The Indianapolis Symphony Orchestra has put a lot of effort in collecting email addresses. Its mailing list had thousands of email contacts. But in spite of their large volume of addresses, they were getting very low conversions. Optimizing the subject line, the call to actions and the content in general didn’t change much. It was time for a new approach, as we read in a study done by Meclabs.
This new approach was found in a double opt in campaign where the recipient was asked if he was still interested in receiving email messages from the orchestra. If a contact didn’t respond, that email address was removed from the mailing list. At the same time they asked the reacting contacts to check which music genre they liked best. The first step towards segmentation had been taken!
In Indianapolis they figured that it isn’t enough to clean up your mailing list: you also have to evaluate your own email marketing strategy. Because if you just continue without changing anything, you would be left with a mailing list with bad performance rates after a couple of months. The contacts who are interested in pop, aren’t sitting and waiting for an email that promotes a classical concert with heavy Bach pieces to fall into their lap. Before you know it, you lost the interest of you subscribers. The Indianapolis Symphony Orchestra allowed their subscribers who responded to choose between a wide variety from pop to classical music, from concerts and a musical ‘happy ‘hour’ to lectures.
The relevance of the Orchestra was also translated into a new template and a new rhythm. The look and feel of the messages that the symphonic orchestra will be sending in the future will be identical. The pop lover as well as the Bach fan will visually get the same email messages. But the content will give another message based on the program. With this method, they only need one template. It takes out any risk of mistakes in segmentation, and it gives them the possibility to differentiate automatically. It also helps improve the visibility and branding of the Indianapolis Symphony Orchestra.
The reactivation was also meticulously planned. With the subject line: “Email never sounded as good as with Symphony mail! Confirm now!” they set the tone. If you want to send a reactivation email, the message is important as well. First they explained that they completely changed the concept of the newsletter. This is very important: you want to avoid letting your contacts think that they need to confirm – or worse deny something – to keep getting the same mess. They made a list of all the novelties. Two clear headlines with a clear call to action closed the message.
The message was sent several times. After 6 months the people who didn’t respond received the message another time. In that reminder campaign, the contacts who bounced because of a full inbox were also included. In a third wave they tried one last time to reach the bounces. At first sight the results were dramatic. No less than 95,9% of the email addresses disappeared from the mailing list. As email marketer this could make you want to throw in the towel.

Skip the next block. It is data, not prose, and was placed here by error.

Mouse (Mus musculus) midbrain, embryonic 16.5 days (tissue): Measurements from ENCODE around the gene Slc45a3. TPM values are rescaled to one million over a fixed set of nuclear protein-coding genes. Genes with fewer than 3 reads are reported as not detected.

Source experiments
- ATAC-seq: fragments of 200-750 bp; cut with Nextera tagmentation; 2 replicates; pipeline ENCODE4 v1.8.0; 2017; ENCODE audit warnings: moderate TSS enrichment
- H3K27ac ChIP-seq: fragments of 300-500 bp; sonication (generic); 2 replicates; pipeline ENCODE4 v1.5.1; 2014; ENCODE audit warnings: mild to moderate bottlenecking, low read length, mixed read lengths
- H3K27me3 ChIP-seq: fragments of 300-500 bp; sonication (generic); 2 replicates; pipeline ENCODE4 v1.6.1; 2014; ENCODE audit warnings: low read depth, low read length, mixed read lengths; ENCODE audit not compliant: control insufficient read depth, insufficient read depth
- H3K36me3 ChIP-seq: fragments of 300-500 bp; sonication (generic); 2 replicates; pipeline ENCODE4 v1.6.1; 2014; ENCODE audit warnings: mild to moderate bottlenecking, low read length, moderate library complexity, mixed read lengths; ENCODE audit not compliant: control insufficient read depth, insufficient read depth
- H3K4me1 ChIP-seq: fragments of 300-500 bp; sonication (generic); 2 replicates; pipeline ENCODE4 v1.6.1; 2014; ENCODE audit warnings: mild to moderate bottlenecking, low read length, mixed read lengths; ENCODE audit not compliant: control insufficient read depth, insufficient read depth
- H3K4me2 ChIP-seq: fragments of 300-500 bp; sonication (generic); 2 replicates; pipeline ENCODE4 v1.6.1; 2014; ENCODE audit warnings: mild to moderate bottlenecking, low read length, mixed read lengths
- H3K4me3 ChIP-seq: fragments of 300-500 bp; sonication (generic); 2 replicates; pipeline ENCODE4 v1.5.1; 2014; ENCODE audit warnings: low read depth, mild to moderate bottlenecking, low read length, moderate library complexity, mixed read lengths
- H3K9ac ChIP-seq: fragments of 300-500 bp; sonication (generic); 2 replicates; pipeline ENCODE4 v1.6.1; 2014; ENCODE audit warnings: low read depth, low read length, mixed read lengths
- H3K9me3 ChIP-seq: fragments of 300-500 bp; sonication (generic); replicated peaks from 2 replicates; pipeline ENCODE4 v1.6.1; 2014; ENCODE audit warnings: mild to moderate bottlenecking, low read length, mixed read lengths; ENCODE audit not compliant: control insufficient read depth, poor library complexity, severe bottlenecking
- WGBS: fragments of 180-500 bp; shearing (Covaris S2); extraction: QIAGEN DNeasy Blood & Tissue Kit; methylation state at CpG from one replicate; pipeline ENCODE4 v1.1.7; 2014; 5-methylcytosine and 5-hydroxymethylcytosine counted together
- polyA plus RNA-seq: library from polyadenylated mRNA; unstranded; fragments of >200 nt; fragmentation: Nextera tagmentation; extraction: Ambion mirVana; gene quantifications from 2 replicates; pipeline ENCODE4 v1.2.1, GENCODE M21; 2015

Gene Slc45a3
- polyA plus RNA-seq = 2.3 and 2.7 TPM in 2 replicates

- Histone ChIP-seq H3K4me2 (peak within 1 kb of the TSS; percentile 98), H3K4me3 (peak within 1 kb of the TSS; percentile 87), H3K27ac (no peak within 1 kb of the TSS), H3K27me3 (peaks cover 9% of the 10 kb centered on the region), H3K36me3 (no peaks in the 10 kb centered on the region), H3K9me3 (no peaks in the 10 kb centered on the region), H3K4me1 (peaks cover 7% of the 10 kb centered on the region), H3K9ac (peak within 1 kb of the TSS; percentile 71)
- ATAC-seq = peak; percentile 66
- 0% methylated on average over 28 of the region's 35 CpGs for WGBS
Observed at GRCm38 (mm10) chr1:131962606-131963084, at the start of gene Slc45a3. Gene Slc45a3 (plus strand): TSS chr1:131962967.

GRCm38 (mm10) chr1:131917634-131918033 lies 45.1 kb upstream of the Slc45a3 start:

But that’s not what they did in Indianapolis. They kept their promise from the reactivation message. Every two weeks they send a relevant email message to the remaining addresses. They also worked on getting new contacts for their shrunken list. New clients that purchased a ticket via the website were automatically asked if they wanted to be a member of the correct mailing list. Because from their concert program and purchasing history you can clearly identify the preferences of the buyer.
But they also used other channels. For every one that called for information, the employees of the Indianapolis Symphony Orchestra mentioned the newsletter. That way a lot of email addresses were also added to the mailing list. Competitions and sweepstakes for other activities where passers-by could fill out a form to win tickets also performed well. The winners were announced per email. And at the same time these email messages included an opt in message resembling the one in the reactivation campaign.
The results were overwhelming. The online sale of tickets via the email campaigns doubled almost instantly after the start of the campaign, and represents now over 35% of the total turnover. Of the recovered email addresses, over 40% bought a ticket. This means that you can shake up sleeping contacts pretty well. And however not a lot remained of the original list, it quickly recovered with the subscription form, the extra efforts by phone and through competitions.
In Indianapolis they are convinced. Drastically taking action can really pay off.
Do you have a similar experience? Please share it with us in the comments!